Features  |  Health  

Why govt needs to increase surveillance on viral diseases

By Tayo Oredola   |   16 June 2016   |   2:37 am

virus

A Professor of virology at the College of Medicine, University of Lagos (CMUL)/Lagos University Teaching Hospital (LUTH) Idi-Araba, Sunday Omilabu has tasked the Federal Government on the need to increase surveillance on viral diseases in the country to avoid emergencies.

Speaking at the 13th Annual Conference of the Faculty of Clinical Sciences, CMUL, Omilabu said in the light of Nigeria conquering Ebola, the way forward is to wake up from the slumber, because those viral agents are around and really growing and improving on their arsenals.

He lamented,“we have to be up and doing in terms of active surveillance to know what is where to enhance preparations before any sort of outbreak.”

Omilabu cited lack of surveillance, diagnostic facilities and inadequate health education as the major challenges in the effective tackling Lassa fever in the country.

“It is the health education that actually fought Ebola for us during the outbreak, as people were aware and informed,” he added.

The virologist further mentioned that immunization programmes should be scaled up in the country especially among children.

According to him, not everyone who receives vaccine gets immunized because “our vaccines are not potent due to inappropriate temperatures for storage.”

He cited the instance of vaccines for life virus that ought to be kept in very cool temperatures, but owing to epileptic power supply, the reverse is the case.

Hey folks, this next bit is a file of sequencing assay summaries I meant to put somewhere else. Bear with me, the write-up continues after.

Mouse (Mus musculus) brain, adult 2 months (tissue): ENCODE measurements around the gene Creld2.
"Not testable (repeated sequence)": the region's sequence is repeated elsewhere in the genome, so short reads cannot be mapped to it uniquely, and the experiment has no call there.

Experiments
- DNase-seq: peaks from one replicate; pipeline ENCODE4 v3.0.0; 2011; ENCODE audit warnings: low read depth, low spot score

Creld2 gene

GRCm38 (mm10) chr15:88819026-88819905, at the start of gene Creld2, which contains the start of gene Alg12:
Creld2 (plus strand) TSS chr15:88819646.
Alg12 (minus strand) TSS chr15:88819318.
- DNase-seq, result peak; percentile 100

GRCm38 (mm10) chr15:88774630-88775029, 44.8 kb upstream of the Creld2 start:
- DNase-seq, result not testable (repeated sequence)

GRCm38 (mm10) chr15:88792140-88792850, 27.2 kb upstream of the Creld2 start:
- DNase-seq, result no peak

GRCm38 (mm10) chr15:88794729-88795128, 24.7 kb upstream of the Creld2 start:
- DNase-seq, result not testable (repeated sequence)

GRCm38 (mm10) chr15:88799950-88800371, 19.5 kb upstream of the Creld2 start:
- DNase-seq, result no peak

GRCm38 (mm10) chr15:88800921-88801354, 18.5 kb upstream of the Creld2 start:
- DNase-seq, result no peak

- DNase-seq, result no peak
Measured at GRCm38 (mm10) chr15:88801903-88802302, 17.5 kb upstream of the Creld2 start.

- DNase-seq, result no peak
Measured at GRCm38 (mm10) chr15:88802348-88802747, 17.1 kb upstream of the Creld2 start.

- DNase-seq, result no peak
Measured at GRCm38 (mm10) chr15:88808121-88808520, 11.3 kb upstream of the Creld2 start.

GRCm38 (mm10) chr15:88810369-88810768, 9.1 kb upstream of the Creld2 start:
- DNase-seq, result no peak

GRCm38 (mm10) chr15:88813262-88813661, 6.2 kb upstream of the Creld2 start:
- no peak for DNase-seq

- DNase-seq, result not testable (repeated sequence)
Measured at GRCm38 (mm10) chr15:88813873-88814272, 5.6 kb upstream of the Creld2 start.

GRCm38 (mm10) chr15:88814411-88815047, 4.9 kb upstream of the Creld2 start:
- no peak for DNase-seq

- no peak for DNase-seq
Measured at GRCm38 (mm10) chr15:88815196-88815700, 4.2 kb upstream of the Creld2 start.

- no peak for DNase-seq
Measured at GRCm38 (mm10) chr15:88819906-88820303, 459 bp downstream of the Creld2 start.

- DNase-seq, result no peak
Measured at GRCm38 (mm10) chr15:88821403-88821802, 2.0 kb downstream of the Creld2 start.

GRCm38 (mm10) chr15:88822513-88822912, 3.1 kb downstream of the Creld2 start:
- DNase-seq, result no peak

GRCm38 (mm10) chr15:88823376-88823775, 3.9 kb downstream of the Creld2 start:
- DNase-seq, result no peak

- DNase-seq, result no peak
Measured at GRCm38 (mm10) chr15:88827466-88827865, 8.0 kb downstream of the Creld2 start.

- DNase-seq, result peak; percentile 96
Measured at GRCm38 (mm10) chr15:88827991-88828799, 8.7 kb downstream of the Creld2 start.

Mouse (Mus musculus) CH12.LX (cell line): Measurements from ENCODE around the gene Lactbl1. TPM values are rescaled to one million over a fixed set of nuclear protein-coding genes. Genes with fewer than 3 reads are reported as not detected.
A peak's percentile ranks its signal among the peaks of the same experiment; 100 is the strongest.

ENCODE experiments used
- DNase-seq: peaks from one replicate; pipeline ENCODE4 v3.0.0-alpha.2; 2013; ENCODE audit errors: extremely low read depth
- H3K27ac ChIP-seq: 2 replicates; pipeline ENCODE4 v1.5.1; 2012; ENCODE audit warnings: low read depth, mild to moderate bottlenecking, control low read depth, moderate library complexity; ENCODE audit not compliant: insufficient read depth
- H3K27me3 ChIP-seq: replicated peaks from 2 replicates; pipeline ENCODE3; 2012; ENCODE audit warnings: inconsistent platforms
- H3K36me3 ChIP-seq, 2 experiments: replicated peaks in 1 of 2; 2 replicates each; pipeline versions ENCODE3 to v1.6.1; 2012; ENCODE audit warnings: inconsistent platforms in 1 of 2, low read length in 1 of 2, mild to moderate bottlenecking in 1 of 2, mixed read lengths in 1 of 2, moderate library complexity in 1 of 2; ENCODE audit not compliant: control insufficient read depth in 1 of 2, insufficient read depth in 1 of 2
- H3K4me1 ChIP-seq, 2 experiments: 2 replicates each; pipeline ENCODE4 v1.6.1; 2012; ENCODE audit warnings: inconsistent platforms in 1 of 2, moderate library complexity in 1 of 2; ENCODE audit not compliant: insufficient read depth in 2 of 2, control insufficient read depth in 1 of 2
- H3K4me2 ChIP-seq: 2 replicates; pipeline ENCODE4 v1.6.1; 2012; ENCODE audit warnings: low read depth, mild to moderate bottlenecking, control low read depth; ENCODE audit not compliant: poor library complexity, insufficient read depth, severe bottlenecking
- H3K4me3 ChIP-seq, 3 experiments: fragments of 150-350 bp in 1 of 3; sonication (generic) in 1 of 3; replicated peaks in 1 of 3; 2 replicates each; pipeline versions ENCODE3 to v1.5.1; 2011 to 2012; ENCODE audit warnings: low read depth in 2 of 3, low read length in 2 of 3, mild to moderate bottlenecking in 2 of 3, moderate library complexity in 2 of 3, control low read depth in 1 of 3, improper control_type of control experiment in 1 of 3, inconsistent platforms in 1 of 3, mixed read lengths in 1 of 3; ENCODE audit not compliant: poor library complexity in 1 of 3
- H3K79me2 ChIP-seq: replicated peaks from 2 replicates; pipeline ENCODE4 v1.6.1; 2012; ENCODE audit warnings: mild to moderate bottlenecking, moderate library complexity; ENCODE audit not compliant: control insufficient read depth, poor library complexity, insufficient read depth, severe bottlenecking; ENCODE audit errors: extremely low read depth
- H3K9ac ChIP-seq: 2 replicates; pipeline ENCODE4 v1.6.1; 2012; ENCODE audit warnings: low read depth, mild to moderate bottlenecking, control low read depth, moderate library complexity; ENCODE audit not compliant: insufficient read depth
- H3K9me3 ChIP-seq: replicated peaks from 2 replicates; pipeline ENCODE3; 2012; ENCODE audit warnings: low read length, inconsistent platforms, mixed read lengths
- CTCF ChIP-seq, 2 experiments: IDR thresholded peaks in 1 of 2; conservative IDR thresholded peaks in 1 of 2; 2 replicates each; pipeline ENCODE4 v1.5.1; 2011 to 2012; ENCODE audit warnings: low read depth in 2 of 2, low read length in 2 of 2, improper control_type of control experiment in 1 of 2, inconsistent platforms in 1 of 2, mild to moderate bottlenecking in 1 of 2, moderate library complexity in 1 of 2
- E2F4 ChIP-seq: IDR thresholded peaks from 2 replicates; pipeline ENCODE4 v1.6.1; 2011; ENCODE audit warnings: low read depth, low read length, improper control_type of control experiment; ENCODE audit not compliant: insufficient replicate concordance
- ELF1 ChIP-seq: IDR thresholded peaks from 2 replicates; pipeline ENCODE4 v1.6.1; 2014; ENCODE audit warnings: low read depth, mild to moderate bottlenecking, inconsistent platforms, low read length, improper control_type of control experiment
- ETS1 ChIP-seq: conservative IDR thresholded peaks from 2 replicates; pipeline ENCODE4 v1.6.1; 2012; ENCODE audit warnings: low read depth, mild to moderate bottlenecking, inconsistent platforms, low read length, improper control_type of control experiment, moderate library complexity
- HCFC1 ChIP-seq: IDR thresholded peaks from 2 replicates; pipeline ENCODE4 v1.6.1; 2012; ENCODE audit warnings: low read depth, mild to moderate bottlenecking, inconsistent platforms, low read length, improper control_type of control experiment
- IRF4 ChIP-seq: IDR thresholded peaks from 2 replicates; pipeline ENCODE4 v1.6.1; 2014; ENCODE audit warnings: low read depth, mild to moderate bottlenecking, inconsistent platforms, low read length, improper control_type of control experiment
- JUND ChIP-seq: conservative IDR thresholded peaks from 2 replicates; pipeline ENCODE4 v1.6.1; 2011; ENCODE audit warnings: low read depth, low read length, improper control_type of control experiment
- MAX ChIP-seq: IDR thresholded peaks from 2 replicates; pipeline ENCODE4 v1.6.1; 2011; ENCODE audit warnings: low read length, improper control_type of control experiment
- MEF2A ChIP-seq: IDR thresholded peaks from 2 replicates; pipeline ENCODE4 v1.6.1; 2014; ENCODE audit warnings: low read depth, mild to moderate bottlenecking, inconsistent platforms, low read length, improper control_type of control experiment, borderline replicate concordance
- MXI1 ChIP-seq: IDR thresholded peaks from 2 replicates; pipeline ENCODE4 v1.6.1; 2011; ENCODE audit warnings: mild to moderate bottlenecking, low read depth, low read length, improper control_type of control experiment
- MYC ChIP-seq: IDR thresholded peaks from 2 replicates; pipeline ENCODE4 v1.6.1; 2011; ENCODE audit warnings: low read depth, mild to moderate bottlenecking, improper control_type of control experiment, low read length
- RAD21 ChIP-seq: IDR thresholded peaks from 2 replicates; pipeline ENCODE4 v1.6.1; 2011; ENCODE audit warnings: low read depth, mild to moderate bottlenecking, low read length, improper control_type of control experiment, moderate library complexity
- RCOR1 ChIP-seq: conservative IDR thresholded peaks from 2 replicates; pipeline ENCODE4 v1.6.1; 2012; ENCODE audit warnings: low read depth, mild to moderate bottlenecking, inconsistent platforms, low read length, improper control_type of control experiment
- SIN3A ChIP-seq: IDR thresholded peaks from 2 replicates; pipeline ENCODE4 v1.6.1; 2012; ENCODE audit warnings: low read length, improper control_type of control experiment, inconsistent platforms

He remarked that storage facilities lack power generation equipment to power the freezers where these vaccines are expected to be stored, and those are the pains of the situation.

“Studies from the 80s and 90s has showed that vaccines were not potent because they were badly stored with poor temperature,” and in cases like this, the recipient of such vaccine doesn’t get immunized, he noted.

Omilabu advised on the need to run pre vaccination anti body testing and post vaccination anti body testing checks to ascertain the immunity of patients before and after vaccination.

“If their immunity level is alright, the introduction of vaccine poses danger to the patient as immunity would be reduced. Vaccines are meant for people who do not have immunity at all,” he expressed.

Addressing the theme for the conference “Environment Virology, Exposomics and Epigenetics,” Chairman of the Conference Planning Committee, Prof. Njideka Okubadejo stated that many things happen in within the environment, which tend to influence the type of diseases that are prevalence and how they re – emerge in particular areas.

Omilabu in his keynote lecture titled “Emerging And Re – Remerging Infectious Diseases” pointed out the ongoing insurgencies in some part of the country as a huge contributor to both emerging and re – emerging viral diseases.

He explained, “as far as emerging and re – emerging of diseases are concerned with the insurgencies, Internally Displaced Camps (IDPs) are the breeding grounds for chain of transmission of diseases, because human beings are their dead end host.”

This he attributed to destruction of social amenities by terrorists as well as killings of vaccinators in those regions, hence late vaccination in those areas.




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